Luke 22:39-42, “39 And He came out and proceeded as was His custom to the Mount of Olives; and the disciples also followed Him. 40 When He arrived at the place, He said to them, “Pray that you may not enter into temptation.” 41 And He withdrew from them about a stone’s throw, and He knelt down and began to pray, 42 saying, “Father, if You are willing, remove this cup from Me; yet not My will, but Yours be done.”
- Notice the phrase, “remove this cup from Me.” The word “cup” is a reference to Jesus’ death. In Isaiah 51 Isaiah is speaking of Israel facing God’s judgment and drinking His judgment as a “cup of wrath.” (Isaiah 51:17) Jeremiah 25, Jeremiah is speaking of God’s judgment as a “cup of wrath” (Jeremiah 25:15). Throughout Scripture the word “cup” is often associated with “God’s judgment” therefore, when Jesus prays the phrase, “remove this cup from Me” Jesus is speaking about the “cup of wrath” that is going to be poured out on to Jesus at the cross.
Luke 22:43-46, “43 Now an angel from heaven appeared to Him, strengthening Him. 44 And being in agony He was praying very fervently; and His sweat became like drops of blood, falling down upon the ground. 45 When He rose from prayer, He came to the disciples and found them sleeping from sorrow, 46 and said to them, “Why are you sleeping? Get up and pray that you may not enter into temptation.”
- It is possible the disciples are “sleeping from sorrow” because they are worried, but the cross, but I think we need to keep the larger story in mind.
- In Luke 17 Jesus is riding the colt into Jerusalem full of glory and humility. Men, women, and children are crying out, “Blessed is the King who comes in the name of the Lord; peace in heaven and glory in the highest” and that’s on Sunday.
- It is now Thursday, Luke 22, and nothing has really changed. They are all still in Jerusalem. The announcement has been made, Jesus is Lord, Passover celebration is about Jesus, people are talking, and in verse 44 I think the disciples are sleeping from sorrow because nothing has happened.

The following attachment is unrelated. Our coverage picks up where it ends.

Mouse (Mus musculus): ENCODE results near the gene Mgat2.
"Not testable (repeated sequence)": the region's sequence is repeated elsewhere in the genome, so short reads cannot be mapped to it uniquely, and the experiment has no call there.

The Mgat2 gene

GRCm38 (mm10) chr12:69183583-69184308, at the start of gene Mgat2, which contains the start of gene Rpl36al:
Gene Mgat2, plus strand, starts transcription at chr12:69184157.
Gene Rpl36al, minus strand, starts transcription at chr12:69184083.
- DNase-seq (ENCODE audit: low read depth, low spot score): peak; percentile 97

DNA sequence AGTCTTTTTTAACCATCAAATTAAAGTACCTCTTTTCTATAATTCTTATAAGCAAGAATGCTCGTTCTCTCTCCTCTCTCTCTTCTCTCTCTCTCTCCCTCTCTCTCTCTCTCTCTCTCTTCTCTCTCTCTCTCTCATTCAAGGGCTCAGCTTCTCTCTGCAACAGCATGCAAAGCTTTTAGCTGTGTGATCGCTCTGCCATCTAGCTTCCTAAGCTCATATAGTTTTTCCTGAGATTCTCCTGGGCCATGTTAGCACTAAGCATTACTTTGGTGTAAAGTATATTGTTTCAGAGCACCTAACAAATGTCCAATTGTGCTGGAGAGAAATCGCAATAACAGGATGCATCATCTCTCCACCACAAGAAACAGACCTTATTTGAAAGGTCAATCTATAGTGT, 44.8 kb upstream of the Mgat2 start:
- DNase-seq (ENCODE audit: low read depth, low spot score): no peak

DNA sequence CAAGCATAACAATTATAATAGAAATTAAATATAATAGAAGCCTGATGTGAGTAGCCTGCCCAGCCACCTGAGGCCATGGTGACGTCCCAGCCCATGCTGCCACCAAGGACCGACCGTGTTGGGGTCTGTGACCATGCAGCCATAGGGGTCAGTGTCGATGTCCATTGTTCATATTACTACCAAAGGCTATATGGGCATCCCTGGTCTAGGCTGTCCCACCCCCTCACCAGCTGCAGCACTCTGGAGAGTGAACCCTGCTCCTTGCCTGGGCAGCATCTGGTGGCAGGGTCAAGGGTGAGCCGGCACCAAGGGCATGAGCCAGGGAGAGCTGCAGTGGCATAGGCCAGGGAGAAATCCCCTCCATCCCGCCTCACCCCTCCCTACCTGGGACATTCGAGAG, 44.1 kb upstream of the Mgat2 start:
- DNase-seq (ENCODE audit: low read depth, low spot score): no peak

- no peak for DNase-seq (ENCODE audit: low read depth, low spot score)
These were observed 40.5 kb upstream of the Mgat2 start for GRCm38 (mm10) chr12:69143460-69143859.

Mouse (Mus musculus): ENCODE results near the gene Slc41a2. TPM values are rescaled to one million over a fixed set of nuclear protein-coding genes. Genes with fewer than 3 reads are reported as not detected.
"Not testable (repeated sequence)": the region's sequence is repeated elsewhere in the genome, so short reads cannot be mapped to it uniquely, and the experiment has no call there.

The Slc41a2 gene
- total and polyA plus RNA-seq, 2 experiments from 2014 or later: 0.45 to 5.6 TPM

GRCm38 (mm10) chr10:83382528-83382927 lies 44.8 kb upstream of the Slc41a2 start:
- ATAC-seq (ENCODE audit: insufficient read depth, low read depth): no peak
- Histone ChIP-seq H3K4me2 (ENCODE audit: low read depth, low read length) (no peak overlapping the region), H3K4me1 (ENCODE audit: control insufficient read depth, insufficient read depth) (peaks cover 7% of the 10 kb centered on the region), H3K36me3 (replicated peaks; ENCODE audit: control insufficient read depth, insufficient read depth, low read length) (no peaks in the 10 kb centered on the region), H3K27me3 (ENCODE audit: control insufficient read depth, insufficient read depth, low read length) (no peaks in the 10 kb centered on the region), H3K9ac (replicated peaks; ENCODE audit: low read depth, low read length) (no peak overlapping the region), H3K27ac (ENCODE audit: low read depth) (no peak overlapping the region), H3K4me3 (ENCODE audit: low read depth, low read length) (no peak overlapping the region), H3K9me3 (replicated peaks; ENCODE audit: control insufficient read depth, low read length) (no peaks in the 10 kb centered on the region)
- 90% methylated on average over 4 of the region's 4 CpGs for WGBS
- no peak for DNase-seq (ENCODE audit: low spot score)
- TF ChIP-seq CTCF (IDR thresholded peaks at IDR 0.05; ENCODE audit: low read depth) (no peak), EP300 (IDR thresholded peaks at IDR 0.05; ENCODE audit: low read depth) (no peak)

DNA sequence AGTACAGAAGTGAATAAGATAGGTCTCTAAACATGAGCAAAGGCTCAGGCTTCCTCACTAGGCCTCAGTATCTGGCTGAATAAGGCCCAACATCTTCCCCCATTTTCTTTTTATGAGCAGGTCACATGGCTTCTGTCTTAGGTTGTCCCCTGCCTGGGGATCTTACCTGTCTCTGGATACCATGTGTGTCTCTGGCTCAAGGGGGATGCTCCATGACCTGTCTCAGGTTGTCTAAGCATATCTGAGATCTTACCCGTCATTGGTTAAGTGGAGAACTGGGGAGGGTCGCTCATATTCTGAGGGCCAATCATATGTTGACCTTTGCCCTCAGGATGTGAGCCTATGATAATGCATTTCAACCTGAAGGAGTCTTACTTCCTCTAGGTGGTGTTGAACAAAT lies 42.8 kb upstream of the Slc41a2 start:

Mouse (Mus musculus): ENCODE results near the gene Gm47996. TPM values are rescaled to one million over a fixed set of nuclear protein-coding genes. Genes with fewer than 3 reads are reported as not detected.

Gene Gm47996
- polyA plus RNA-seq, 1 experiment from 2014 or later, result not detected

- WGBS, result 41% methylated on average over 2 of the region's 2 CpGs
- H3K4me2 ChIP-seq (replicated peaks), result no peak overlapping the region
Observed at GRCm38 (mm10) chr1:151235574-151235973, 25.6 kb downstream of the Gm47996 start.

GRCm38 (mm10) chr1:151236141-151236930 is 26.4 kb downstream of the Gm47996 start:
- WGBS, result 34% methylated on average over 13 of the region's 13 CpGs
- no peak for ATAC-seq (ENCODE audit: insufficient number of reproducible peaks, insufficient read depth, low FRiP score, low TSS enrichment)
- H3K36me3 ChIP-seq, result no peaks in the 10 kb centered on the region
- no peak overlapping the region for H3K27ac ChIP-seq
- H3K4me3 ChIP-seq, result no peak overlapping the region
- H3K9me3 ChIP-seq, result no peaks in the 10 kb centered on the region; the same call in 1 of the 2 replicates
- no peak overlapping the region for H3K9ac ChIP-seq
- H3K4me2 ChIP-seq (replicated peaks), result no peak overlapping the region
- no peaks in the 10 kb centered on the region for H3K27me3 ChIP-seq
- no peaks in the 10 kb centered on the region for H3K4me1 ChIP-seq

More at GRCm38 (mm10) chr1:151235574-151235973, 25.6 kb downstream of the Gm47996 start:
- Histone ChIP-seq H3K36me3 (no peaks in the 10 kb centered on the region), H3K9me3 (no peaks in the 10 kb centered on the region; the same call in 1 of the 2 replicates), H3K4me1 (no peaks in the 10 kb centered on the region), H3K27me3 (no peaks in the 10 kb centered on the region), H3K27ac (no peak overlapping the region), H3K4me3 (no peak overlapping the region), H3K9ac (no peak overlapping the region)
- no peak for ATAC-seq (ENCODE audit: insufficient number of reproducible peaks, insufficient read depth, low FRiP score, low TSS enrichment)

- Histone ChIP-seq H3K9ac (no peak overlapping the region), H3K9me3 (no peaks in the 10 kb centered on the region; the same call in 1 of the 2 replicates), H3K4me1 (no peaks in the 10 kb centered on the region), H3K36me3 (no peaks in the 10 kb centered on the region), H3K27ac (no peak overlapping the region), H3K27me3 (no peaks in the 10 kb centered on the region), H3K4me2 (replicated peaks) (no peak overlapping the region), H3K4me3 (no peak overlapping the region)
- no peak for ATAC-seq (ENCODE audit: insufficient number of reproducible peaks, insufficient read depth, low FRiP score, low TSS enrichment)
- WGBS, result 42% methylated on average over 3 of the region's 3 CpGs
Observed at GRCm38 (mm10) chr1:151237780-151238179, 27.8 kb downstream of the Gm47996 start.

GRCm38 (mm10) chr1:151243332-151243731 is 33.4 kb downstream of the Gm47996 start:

- Jesus is supposed to the king who over powers their earthly oppressors, Jesus is supposed to be the One who flips the script, and at this point, from their perspective I am thinking the disciples are having a hard time trying to figure out how this is going to turn around, but you need to it is in our darkest circumstances that we see the glorious news of the cross.
Luke 22:47-48, “47 While He was still speaking, behold, a crowd came, and the one called Judas, one of the twelve, was preceding them; and he approached Jesus to kiss Him. 48 But Jesus said to him, “Judas, are you betraying the Son of Man with a kiss?”
- In their culture it would have been common to greet someone with a kiss, but a disciple would never have greeted his teacher with a kiss.
- Inferiors would have kissed the back of the hand, or kneel down to kiss at the feet, or even the hem of a garment to express reverence, adoration, or respect, but Judas kisses Jesus on the face so as to insult relationally and signal socially. Judas kiss of betrayal is to insult relationally and signal socially.
In Luke 22 Judas betrays Jesus, Jesus is arrested, and Jesus is taken to the house of the high priest in Jerusalem, and in verse 54 we see Peter follows along at a distance as he watches Jesus arrested, chained, beaten, and Peter must have been incredibly conflicted.
There must have been a part of Peter that wants to stand with Jesus, fight for Jesus, defend Jesus, but at the same time Peter remains at a distance watching this all unfold until Peter hears the bone chilling words, verse 56, “This man was with Him too.”
Peter responds quickly in verse 57, “Woman, I do not know Him.” At this point Peter must have been reminded of Jesus warning of Peter’s denial, and surely it must have been crushing until Peter hears another voice, verse 58, “You are one of them!”
Again, Peter denies being with Jesus even stronger than the first, verse 58, “Man, I am not with Jesus!” You would think at this point Peter would just make a run for it before the crowd closes in on him, but in verse 59 it says, “After about an hour had passed another man began to insist, ‘Certainly this man also was with Him, for he is a Galilean too.’”
Then, in verse 61 I saw something I had never noticed before, but right there in the midst of Peter’s betrayal is Jesus watching it all unfold. Verse 61 says, “And the Lord turned and looked at Peter.” Can you imagine?
It is so easy for us to read through historical parts of humanity and say to ourselves, “How could they? I would have never!” But, you need to know that all of us have committed deep offenses of betrayal against Jesus, against humanity, and it is just as dark.
Therefore, let us ask the Holy Spirit to help us look closely at how Peter responds to his betrayal, so that we might know how to respond to our betrayal.
Luke 22:62, “62 And he went out and wept bitterly.”
In verse 61 it says Peter remembers Jesus’ words of warning of betrayal, and in verse 62, “Peter weeps” in repentance because Jesus took the cup of all our offenses upon Himself at the cross. That is our hope. That is the gospel! That is the good news of Jesus.
Therefore, let us not clothe ourselves in fear and failures of our betrayal, but let us admit our betrayal in thought, word, and deed and hold tightly to the glorious news of the cross.